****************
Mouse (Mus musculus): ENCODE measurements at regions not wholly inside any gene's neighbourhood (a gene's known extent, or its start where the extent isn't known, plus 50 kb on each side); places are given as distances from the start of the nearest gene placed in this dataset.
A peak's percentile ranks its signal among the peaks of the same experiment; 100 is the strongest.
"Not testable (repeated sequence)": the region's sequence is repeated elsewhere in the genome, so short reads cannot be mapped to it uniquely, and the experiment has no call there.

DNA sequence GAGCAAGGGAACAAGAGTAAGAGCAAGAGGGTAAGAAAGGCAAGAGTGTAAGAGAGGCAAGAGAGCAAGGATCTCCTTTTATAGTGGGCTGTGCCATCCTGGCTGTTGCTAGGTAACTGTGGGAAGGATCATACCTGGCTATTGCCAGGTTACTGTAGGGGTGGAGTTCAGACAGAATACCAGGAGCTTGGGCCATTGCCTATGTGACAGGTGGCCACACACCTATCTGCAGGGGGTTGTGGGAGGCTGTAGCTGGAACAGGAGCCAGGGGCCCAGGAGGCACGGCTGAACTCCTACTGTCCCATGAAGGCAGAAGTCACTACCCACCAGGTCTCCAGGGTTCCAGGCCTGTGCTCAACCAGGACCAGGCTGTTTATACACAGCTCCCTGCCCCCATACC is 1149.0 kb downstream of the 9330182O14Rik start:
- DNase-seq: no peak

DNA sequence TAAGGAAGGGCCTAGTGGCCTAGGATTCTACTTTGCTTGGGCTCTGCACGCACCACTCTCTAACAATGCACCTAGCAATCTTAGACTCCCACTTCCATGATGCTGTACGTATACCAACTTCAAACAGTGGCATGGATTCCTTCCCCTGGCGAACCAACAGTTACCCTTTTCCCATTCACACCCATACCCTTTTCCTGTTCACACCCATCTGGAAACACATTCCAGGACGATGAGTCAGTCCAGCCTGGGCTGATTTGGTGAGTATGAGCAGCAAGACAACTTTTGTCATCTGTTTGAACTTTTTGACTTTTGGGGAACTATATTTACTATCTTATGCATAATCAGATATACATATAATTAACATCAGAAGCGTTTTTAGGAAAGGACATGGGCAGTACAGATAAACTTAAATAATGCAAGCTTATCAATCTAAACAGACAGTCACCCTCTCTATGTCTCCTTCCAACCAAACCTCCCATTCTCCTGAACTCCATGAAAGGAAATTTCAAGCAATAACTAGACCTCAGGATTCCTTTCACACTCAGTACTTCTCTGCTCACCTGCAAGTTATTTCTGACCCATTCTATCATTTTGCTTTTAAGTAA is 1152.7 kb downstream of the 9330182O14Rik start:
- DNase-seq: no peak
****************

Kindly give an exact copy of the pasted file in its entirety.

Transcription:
Mouse (Mus musculus): ENCODE measurements at regions not wholly inside any gene's neighbourhood (a gene's known extent, or its start where the extent isn't known, plus 50 kb on each side); places are given as distances from the start of the nearest gene placed in this dataset.
A peak's percentile ranks its signal among the peaks of the same experiment; 100 is the strongest.
"Not testable (repeated sequence)": the region's sequence is repeated elsewhere in the genome, so short reads cannot be mapped to it uniquely, and the experiment has no call there.

DNA sequence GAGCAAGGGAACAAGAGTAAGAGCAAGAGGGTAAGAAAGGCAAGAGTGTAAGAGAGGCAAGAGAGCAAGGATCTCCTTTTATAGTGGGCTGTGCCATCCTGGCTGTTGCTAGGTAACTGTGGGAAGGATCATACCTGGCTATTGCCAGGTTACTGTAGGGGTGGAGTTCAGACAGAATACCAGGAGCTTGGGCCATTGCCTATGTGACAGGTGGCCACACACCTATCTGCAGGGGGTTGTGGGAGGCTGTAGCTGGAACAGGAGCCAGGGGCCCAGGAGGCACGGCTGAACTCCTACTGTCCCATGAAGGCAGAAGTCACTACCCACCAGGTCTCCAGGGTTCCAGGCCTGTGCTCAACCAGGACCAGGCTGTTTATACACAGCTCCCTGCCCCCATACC is 1149.0 kb downstream of the 9330182O14Rik start:
- DNase-seq: no peak

DNA sequence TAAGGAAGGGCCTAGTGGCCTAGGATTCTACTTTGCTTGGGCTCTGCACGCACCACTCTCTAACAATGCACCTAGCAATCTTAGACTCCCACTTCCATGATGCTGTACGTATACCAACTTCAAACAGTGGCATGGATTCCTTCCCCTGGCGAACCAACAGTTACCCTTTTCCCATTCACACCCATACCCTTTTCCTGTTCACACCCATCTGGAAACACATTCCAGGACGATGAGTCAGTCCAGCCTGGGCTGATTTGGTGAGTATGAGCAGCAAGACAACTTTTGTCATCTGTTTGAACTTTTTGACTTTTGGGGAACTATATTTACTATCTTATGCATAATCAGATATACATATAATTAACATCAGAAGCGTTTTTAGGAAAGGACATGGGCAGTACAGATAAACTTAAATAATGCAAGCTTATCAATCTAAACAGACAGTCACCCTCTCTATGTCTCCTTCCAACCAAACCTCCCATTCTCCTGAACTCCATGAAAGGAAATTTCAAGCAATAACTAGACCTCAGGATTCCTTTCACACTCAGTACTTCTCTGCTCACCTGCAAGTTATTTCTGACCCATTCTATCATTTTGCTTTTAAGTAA is 1152.7 kb downstream of the 9330182O14Rik start:
- DNase-seq: no peak